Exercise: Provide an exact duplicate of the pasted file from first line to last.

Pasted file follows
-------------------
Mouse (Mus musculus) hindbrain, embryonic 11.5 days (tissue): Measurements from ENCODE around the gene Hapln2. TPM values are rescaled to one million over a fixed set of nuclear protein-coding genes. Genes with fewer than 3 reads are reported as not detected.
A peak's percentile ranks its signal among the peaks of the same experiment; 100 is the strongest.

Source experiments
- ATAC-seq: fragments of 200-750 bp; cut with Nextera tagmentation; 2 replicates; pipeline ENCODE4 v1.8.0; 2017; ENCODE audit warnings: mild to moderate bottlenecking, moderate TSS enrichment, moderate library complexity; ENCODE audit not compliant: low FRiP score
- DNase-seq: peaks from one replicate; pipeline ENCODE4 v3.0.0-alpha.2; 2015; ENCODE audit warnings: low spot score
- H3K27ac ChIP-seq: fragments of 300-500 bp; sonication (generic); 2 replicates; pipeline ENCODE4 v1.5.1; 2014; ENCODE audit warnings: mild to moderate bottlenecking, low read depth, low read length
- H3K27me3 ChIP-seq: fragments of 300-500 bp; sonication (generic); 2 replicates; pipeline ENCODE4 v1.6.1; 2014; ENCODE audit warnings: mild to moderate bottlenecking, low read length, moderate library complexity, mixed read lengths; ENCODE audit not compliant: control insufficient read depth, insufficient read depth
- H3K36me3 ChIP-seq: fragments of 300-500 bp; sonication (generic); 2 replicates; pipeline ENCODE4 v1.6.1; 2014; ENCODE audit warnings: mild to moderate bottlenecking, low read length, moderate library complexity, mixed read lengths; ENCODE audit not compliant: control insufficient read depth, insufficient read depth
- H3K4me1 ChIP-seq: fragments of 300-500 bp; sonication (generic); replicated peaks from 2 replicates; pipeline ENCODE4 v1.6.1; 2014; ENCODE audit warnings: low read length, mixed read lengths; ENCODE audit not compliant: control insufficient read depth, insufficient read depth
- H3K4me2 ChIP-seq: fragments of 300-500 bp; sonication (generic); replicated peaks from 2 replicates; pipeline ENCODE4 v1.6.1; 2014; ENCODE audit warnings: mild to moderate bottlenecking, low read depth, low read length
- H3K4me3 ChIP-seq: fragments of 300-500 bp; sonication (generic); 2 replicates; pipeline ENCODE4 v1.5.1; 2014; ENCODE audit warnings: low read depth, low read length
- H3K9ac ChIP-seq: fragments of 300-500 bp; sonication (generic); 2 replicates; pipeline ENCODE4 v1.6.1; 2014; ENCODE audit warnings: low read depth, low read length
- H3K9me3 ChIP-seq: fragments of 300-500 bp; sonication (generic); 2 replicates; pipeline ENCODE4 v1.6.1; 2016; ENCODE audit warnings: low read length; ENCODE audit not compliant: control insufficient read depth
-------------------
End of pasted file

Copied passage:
Mouse (Mus musculus) hindbrain, embryonic 11.5 days (tissue): Measurements from ENCODE around the gene Hapln2. TPM values are rescaled to one million over a fixed set of nuclear protein-coding genes. Genes with fewer than 3 reads are reported as not detected.
A peak's percentile ranks its signal among the peaks of the same experiment; 100 is the strongest.

Source experiments
- ATAC-seq: fragments of 200-750 bp; cut with Nextera tagmentation; 2 replicates; pipeline ENCODE4 v1.8.0; 2017; ENCODE audit warnings: mild to moderate bottlenecking, moderate TSS enrichment, moderate library complexity; ENCODE audit not compliant: low FRiP score
- DNase-seq: peaks from one replicate; pipeline ENCODE4 v3.0.0-alpha.2; 2015; ENCODE audit warnings: low spot score
- H3K27ac ChIP-seq: fragments of 300-500 bp; sonication (generic); 2 replicates; pipeline ENCODE4 v1.5.1; 2014; ENCODE audit warnings: mild to moderate bottlenecking, low read depth, low read length
- H3K27me3 ChIP-seq: fragments of 300-500 bp; sonication (generic); 2 replicates; pipeline ENCODE4 v1.6.1; 2014; ENCODE audit warnings: mild to moderate bottlenecking, low read length, moderate library complexity, mixed read lengths; ENCODE audit not compliant: control insufficient read depth, insufficient read depth
- H3K36me3 ChIP-seq: fragments of 300-500 bp; sonication (generic); 2 replicates; pipeline ENCODE4 v1.6.1; 2014; ENCODE audit warnings: mild to moderate bottlenecking, low read length, moderate library complexity, mixed read lengths; ENCODE audit not compliant: control insufficient read depth, insufficient read depth
- H3K4me1 ChIP-seq: fragments of 300-500 bp; sonication (generic); replicated peaks from 2 replicates; pipeline ENCODE4 v1.6.1; 2014; ENCODE audit warnings: low read length, mixed read lengths; ENCODE audit not compliant: control insufficient read depth, insufficient read depth
- H3K4me2 ChIP-seq: fragments of 300-500 bp; sonication (generic); replicated peaks from 2 replicates; pipeline ENCODE4 v1.6.1; 2014; ENCODE audit warnings: mild to moderate bottlenecking, low read depth, low read length
- H3K4me3 ChIP-seq: fragments of 300-500 bp; sonication (generic); 2 replicates; pipeline ENCODE4 v1.5.1; 2014; ENCODE audit warnings: low read depth, low read length
- H3K9ac ChIP-seq: fragments of 300-500 bp; sonication (generic); 2 replicates; pipeline ENCODE4 v1.6.1; 2014; ENCODE audit warnings: low read depth, low read length
- H3K9me3 ChIP-seq: fragments of 300-500 bp; sonication (generic); 2 replicates; pipeline ENCODE4 v1.6.1; 2016; ENCODE audit warnings: low read length; ENCODE audit not compliant: control insufficient read depth